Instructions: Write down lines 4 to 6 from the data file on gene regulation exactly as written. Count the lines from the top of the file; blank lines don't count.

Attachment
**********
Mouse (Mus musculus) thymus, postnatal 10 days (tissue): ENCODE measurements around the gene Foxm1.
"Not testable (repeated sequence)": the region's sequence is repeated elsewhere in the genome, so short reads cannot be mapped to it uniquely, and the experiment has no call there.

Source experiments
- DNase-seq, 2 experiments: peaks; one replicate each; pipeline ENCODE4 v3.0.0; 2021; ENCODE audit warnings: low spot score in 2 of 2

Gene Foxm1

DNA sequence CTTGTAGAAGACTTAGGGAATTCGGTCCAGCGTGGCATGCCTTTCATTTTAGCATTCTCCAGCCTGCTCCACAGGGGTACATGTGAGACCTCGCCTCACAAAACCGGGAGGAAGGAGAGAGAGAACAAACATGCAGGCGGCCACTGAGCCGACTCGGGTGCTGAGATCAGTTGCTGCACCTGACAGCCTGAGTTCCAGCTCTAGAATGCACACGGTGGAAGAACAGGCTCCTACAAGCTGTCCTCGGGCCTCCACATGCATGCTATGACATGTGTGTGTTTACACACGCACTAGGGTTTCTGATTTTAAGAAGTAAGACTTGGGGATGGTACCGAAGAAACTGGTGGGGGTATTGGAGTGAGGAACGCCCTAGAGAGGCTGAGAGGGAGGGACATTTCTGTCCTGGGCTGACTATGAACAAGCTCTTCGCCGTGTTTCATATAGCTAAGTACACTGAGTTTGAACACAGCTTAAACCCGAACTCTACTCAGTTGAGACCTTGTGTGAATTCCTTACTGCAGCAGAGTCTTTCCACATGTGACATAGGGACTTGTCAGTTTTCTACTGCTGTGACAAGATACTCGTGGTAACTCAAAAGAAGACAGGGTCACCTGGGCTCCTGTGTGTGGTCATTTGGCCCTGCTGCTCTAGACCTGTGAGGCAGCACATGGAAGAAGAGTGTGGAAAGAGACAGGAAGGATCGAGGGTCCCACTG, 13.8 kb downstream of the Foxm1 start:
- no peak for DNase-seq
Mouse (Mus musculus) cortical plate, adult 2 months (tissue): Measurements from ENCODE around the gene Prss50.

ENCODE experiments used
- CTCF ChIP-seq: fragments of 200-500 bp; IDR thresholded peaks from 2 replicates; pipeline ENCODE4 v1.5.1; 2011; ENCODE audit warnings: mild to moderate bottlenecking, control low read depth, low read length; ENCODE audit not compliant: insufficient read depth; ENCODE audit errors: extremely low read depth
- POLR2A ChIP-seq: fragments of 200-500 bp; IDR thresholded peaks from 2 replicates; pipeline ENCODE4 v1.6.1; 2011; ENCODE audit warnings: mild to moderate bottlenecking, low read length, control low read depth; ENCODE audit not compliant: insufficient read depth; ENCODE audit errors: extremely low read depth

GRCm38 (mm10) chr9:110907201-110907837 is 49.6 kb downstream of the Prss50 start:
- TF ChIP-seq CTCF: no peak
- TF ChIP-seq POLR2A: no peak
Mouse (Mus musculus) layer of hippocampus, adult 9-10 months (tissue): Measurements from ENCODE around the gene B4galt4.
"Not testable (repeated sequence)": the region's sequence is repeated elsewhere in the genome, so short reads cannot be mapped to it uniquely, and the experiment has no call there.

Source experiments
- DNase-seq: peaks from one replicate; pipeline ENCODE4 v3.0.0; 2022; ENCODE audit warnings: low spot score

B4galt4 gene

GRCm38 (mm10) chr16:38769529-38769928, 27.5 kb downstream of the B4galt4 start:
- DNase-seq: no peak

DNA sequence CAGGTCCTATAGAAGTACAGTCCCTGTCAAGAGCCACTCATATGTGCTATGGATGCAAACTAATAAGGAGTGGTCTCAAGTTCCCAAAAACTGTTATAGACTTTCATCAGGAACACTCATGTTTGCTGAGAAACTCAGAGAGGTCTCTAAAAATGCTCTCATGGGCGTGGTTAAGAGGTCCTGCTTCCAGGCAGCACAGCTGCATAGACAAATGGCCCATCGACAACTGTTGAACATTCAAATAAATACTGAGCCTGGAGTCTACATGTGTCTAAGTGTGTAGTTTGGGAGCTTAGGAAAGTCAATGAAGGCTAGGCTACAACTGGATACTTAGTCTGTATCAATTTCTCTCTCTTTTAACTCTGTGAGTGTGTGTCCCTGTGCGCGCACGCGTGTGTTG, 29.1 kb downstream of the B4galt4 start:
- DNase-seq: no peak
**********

- DNase-seq, 2 experiments: peaks; one replicate each; pipeline ENCODE4 v3.0.0; 2021; ENCODE audit warnings: low spot score in 2 of 2

Gene Foxm1

DNA sequence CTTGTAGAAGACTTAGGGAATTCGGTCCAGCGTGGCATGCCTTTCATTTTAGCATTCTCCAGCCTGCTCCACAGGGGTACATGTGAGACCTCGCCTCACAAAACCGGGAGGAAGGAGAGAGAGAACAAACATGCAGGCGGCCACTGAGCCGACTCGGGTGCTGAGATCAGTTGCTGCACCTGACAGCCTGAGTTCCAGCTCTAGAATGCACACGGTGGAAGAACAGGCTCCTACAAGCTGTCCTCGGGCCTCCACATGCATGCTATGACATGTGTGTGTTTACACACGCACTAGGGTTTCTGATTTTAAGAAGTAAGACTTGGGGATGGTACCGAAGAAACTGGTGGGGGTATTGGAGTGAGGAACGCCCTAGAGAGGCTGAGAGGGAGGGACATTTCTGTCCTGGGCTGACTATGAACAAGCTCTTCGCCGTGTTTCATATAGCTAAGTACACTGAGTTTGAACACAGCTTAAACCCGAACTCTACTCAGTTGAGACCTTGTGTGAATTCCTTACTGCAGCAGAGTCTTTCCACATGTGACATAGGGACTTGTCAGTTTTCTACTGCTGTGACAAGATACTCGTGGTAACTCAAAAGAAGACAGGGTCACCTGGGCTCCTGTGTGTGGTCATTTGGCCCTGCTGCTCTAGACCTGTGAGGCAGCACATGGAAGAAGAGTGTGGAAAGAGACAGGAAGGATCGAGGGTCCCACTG, 13.8 kb downstream of the Foxm1 start: